“Organically reared cows, which eat high levels of fresh grass, clover pasture and grass cover silage, produced milk which is on average 50% higher in vitamin E (alpha tocopherol), 75% higher in beta carotene (which our bodies convert to vitamin A) and two to three times higher in the antioxidants lutein and zeaxanthine than non-organic milk… In addition, we found higher levels of omega 3 essential fatty acids.” ~ Jacob Nielsen, PhD and Tina Slots, Danish Institute of Agricultural Sciences

“(Non-organic) Dairy farmers inject cows with genetically-engineered cow growth hormones to boost milk production by about 10 percent..Cows treated with these synthetic hormones often become lame, infertile, and suffer from inflamed and infected udders…Humans, who consume these cows byproducts, are in no better shape…The milk is supercharged with IGF-1 (insulin growth factor -1), which has been linked to breast, colon, and prostate cancer…” ~ Shape magazine

“The ‘USDA Organic’ label means that cows may not be treated with bovine growth hormone (BGH) to increase milk production…Organics cannot come from cows being treated with antibiotics. If a cow in an organic herd does need to be treated with antibiotics due to illness, she is not returned to the herd for 12 months…Organics comes from cows that eat feed without pesticides. USDA reports show that non-organic milk may contain low levels of certain pesticides that come from the cows feed.” ~ www.family-health-and-nutrition.com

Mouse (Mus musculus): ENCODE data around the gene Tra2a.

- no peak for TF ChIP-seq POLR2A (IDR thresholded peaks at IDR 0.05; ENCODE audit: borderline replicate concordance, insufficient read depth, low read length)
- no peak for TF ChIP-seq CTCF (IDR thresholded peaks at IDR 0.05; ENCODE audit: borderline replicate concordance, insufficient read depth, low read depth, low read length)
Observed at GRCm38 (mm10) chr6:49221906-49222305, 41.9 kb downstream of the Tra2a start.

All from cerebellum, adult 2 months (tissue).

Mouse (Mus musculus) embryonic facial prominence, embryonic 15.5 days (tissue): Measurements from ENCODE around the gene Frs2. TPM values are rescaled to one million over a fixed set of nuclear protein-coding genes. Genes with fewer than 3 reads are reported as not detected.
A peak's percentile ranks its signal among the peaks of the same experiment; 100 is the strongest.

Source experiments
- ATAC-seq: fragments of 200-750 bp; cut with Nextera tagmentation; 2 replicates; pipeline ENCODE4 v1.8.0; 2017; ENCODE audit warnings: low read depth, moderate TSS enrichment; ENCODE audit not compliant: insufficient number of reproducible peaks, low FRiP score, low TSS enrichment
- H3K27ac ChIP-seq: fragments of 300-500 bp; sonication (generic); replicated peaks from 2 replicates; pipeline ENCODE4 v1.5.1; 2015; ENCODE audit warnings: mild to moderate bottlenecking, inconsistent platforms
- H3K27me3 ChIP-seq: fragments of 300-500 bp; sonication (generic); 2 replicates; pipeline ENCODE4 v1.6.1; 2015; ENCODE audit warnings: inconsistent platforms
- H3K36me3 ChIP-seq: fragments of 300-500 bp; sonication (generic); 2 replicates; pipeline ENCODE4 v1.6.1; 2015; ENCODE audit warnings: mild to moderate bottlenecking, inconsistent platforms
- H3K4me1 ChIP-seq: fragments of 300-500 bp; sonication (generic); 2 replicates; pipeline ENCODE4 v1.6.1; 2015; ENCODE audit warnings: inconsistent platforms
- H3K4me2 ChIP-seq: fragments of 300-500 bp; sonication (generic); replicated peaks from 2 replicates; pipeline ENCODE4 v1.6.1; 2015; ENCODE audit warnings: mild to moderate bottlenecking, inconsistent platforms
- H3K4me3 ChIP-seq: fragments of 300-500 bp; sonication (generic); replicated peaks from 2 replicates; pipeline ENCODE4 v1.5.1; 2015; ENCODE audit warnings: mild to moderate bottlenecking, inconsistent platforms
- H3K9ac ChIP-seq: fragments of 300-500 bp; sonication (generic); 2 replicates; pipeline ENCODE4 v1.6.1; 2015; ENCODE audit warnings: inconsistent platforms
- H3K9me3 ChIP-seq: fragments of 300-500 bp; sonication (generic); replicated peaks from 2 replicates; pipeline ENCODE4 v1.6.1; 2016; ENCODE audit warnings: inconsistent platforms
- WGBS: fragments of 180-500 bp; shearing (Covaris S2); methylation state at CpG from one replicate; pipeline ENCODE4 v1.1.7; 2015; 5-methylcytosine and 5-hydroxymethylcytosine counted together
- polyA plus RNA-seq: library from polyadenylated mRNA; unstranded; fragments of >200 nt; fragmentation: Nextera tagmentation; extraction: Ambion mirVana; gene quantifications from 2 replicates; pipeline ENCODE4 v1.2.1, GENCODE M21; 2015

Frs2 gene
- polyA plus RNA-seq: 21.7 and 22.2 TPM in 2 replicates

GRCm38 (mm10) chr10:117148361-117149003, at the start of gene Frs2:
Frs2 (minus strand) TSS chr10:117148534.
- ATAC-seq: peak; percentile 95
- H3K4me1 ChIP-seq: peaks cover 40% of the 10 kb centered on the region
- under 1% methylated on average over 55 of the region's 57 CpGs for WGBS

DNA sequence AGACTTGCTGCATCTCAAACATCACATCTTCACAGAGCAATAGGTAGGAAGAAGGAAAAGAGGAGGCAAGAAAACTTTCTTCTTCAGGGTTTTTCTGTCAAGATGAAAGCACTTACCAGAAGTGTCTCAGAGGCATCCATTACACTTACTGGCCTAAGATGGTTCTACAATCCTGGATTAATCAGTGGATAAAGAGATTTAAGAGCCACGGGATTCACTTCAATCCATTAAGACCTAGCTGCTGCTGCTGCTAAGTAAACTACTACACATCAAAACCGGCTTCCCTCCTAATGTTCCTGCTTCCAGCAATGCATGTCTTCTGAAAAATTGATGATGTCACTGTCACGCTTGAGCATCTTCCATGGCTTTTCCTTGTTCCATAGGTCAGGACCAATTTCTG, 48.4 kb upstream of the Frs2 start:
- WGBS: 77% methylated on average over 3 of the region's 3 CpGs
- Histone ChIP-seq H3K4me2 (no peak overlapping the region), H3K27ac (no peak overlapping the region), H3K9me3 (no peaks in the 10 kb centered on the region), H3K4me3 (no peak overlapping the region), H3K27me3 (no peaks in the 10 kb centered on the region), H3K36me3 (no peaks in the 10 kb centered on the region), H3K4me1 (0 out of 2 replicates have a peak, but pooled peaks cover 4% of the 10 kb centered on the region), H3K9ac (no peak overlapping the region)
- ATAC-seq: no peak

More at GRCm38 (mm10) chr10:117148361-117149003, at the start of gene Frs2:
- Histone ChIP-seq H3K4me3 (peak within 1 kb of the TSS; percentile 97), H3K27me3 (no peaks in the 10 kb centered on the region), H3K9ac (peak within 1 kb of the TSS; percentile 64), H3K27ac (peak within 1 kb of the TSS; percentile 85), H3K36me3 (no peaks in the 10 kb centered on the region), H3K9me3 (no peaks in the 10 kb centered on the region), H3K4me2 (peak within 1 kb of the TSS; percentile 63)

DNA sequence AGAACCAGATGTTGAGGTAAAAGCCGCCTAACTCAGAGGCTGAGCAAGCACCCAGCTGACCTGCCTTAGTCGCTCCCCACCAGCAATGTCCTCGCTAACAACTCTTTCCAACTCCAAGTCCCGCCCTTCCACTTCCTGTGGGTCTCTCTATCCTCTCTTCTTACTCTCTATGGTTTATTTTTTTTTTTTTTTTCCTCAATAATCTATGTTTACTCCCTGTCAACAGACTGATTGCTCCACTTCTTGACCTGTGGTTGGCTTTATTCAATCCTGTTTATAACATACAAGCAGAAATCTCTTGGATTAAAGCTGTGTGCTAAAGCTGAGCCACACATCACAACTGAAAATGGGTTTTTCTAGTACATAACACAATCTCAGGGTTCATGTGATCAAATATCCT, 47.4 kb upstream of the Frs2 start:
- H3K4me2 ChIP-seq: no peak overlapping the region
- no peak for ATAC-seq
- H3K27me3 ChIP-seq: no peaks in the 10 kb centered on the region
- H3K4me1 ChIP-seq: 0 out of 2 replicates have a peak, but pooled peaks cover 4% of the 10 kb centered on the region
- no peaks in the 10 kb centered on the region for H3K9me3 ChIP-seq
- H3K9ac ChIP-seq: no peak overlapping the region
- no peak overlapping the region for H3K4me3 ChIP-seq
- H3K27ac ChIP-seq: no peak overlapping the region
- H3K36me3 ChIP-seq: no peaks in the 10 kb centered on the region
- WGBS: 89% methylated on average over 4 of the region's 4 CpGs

Views on Why Conventional Milk is Best

“There is no difference between organic and regular milk. Both contain the same unique package of nutrients that makes dairy products an important part of a healthy diet. An 8-ounce serving of organic or regular milk offers the same amount of nine essential nutrients, including calcium, vitamin D and potassium…Strict government standards ensure that regular milk is just as pure, safe, and nutritious as organic milk…”~ National Dairy Council

“‘Organic milk’ refers to the process by which it was produced, not to the product itself. Organically-produced and conventionally-produced milks are identical in their composition, nutritive characteristics, taste, purity and safety attributes. Organic production methods aim at recycling resources and promoting biodiversity, and these aims are valued by some consumers. However, all milk – regardless of how it was produced – must meet the same strict standards for content, wholesomeness and product safety. Marketing claims that organic milk is different from, and better than, conventionally produced milk have not been scientifically substantiated.” ~ Washington Dairy Products Commission

“BGH is a protein hormone (found in conventional milk) which means if we do ingest it, our digestive tracts will destroy it…Conventional herds that do receive antibiotics have their milk routinely tested to ensure the milk has no antibiotic content. So, no milk purchased in the United States should have any antibiotics in it…Pesticides, while there are trace amounts found in regular cow’s milk, are at levels far below what has been established as tolerable for humans.” ~www.family-health-and-nutrition.com